On Martavious Newby's surgery and timetable for his return:

We don't know as far as timetable. The surgery was successful. They put a plate in his hand. If it was a football player, they would tape it up, pad it, and he could probably play within a week or so based on pain tolerance. With it involving the ability to catch the ball, that's not an option for us. It will be a day-to-day thing. He will certainly be out this week, and honestly it will be week-to-week depending on how quickly he responds to the procedure.

On replacing Martavious Newby:

There's an opportunity there. And as we discussed after the (Mississippi State) game, even though his numbers don't jump off the page at you, people who cover us understand the importance of Newby and the energy and toughness that he brings. He's probably our best on-ball defender on the perimeter, so there are a number of different areas that he was very helpful to us. We will have to do it by committee, whether that's a guy playing a few more minutes here or there in different combinations, or opportunities for new guys. That will all be determined moving forward.

On Ole Miss leading the SEC with 7.1 blocked shots per game:

Last year, we lost the all-time leading shot-blocker in the history of our program and a guy who I think finished in the top five in the SEC's history in Reginald Buckner. This year, it's a little different. We're doing it by committee. Aaron Jones is leading our team. He is very active, he has quick hands, and he is long. He's a different shot-blocker than Reg, though, in that he probably does as much on the perimeter as he does at the basket. He's really quick off his feet and he has the ability to get his hand on a lot of balls. 

And then the rest of our guys, everybody just has that skill set. Juan Sebastian Saiz, one of our true freshmen, is really long and has good timing. Dwight Coleby is starting to round into shape after an early season injury, and he's athletic at the basket. Demarco Cox, our other big, has length and size at the rim. It's just really who we are. We have to make good decisions, as to when do we try to block the shot and when to stay in rebounding position. We had some real issues leading into conference play. We have gotten a little better once we have gotten in league play about taking ourselves out of rebounding position by trying to block too many shots. As we have garnered more experience, because we're relatively young up front, guys are having a better of sense in when to go try to block the shot.

On riding a wave of momentum with four straight wins:

The numbers say that we have won four in a row, so I certainly like those numbers. Other than that, we're just trying to get a little better. We're getting contributions from different guys, whether it is some of the young guys I just mentioned or Anthony Perez, who played very little last year. He's probably had his best three-game stretch in his career, as he's garnering more confidence. He's being more productive. As a whole, we're getting contributions from new guys, and as a result, we're playing a little better.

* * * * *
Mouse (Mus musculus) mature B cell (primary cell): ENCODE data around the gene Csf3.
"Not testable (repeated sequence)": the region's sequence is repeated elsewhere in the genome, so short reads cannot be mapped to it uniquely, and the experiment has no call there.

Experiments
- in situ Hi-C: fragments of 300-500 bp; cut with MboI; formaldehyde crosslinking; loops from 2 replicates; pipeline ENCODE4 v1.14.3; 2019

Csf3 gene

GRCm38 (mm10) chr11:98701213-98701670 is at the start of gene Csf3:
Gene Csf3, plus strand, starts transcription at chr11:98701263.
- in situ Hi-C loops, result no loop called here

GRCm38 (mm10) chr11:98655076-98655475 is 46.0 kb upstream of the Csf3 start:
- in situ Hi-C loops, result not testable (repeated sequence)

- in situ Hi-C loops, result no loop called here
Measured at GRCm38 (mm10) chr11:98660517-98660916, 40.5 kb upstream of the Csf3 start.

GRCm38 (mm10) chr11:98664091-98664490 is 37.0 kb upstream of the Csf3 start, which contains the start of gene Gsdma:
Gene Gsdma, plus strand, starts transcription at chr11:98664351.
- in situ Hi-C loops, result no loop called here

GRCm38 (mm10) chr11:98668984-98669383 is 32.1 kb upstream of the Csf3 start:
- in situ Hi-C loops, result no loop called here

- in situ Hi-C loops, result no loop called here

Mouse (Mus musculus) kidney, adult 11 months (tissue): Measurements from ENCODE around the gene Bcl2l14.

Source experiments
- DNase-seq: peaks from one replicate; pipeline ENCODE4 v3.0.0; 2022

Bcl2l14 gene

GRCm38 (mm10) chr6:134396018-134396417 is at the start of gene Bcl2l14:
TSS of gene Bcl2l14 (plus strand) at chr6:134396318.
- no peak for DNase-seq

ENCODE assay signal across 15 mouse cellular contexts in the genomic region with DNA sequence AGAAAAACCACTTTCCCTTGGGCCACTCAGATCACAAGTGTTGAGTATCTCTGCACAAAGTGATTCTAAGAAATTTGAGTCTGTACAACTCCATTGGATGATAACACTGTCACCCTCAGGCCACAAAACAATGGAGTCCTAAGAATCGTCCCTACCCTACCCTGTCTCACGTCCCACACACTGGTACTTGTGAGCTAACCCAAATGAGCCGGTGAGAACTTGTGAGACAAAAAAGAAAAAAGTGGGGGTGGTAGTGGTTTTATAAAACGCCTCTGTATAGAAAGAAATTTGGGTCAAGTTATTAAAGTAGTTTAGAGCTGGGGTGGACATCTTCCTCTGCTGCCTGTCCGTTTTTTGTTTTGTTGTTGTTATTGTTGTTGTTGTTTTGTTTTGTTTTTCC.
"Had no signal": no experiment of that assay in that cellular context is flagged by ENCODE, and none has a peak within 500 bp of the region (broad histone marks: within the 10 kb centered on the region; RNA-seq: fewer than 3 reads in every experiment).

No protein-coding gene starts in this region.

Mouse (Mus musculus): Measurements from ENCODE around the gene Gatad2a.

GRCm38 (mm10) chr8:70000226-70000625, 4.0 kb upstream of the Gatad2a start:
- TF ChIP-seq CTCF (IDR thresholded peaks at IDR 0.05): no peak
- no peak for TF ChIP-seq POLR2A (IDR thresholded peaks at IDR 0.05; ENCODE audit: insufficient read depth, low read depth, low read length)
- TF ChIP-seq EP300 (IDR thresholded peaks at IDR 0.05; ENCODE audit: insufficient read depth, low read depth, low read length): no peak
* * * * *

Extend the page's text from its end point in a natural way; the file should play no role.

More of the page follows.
Tennessee Head Coach Cuonzo Martin

Opening statement:

We play a very talented Ole Miss team. They're playing very well, 5-1 in league play. They're shooting the ball well. Marshall and Jarvis are playing as well as any guards not only in the SEC but in college basketball. Jarvis is putting up tremendous numbers, as far at 55 percent from 3-point line and 50 percent from the field at the point guard position. He's physical strong. Marshall does what he's good at doing, which is making shots, getting open and making plays. They are a very talented team and do a great job of using their big guys diving to the basket and making plays.

On Jarnell Stokes:

He's done a great job. He comes in and watches film. He was in the gym this morning working out. He's seeing the floor a lot better and making plays. He's better off the dribble. He's aggressive in making moves to the basket. He's rebounding the ball well on both ends of the floor. He's always been a good offensive rebounder, but he's doing a better of getting defensive rebounds and boxing out. He's playing good basketball overall.

South Carolina Head Coach Frank Martin

Opening statement:

Once again, we're excited to play at home. It feels like we have played at home one time all month. Getting around our fans will be great for our players. We play (Texas) A&M, which we just went head-to-head with here shortly ago and then have to turn around, travel again and play at Ole Miss. I'm coaching against two guys with whom I have great personal relationships with and respect tremendously. Both have really good teams. It's an exciting week for us, as every day is, when we realize how lucky we are with what we get to do every day.

On the team's sense of urgency with a 0-6 SEC record:

That is what my job title is directly tied to. I can't put winning games above winning people. Right now, we have to continue to make our guys understand that we're trying to win people. If we can figure out a way to keep our kids excited and connected with who we are, and that we're not that far off, rather than solely focused in on winning and losing games, then that will happen. And eventually, when you win one, your kids feel better because we're so young that you don't them to get discouraged because everyone who reaches out to them in social media is probably discouraged that we're not winning. 

My job is to make sure that our guys continue to stay encouraged because we are close. You're at Missouri, and you are down two possessions with 50 seconds to go, so you're right there. You get a stop, make a shot, and now it's a one-possession game, but it didn't happen. We're fighting our tails off to put ourselves in the same place where we could have two, three or four conference wins right now, so we have to keep our kids focused on that.

On progress when looking at the game within the game: